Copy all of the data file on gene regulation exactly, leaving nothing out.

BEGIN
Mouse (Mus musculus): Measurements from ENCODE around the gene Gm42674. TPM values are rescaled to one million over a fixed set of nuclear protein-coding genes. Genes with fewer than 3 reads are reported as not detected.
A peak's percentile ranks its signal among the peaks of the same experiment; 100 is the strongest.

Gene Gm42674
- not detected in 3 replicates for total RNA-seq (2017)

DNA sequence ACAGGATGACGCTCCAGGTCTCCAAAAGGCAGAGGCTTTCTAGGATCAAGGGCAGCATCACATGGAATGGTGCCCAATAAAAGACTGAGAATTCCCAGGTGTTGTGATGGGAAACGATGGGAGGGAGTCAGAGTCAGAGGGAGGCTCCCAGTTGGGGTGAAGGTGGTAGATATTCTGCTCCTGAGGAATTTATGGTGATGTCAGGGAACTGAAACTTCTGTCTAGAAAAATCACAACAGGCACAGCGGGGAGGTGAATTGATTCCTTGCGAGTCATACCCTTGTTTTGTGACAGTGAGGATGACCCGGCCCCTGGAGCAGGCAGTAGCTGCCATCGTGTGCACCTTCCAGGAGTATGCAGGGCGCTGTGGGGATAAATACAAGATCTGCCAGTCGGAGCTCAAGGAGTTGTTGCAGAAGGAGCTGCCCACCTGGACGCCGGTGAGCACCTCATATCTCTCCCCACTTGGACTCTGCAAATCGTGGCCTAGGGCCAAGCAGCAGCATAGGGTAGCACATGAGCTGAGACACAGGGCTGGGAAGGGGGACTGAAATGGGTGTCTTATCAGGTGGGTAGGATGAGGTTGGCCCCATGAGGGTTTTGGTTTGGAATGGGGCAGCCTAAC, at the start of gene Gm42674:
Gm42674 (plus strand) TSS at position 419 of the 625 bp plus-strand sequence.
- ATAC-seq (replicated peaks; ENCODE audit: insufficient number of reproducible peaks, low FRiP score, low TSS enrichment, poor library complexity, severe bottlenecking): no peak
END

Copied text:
Mouse (Mus musculus): Measurements from ENCODE around the gene Gm42674. TPM values are rescaled to one million over a fixed set of nuclear protein-coding genes. Genes with fewer than 3 reads are reported as not detected.
A peak's percentile ranks its signal among the peaks of the same experiment; 100 is the strongest.

Gene Gm42674
- not detected in 3 replicates for total RNA-seq (2017)

DNA sequence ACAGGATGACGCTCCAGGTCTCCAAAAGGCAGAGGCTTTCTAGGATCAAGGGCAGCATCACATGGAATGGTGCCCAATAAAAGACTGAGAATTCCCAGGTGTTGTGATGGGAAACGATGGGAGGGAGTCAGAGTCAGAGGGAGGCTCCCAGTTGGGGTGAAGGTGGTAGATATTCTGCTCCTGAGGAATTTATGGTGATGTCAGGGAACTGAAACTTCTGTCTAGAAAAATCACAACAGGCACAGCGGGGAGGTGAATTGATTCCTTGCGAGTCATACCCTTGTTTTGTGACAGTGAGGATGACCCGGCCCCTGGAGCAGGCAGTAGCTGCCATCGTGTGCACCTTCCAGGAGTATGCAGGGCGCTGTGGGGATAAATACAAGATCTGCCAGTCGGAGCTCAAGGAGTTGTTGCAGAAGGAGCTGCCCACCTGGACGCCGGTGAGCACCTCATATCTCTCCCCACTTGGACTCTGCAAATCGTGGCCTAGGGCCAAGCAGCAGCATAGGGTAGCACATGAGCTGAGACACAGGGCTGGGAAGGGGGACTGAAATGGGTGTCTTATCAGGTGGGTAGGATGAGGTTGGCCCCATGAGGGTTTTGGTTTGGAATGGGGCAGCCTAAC, at the start of gene Gm42674:
Gm42674 (plus strand) TSS at position 419 of the 625 bp plus-strand sequence.
- ATAC-seq (replicated peaks; ENCODE audit: insufficient number of reproducible peaks, low FRiP score, low TSS enrichment, poor library complexity, severe bottlenecking): no peak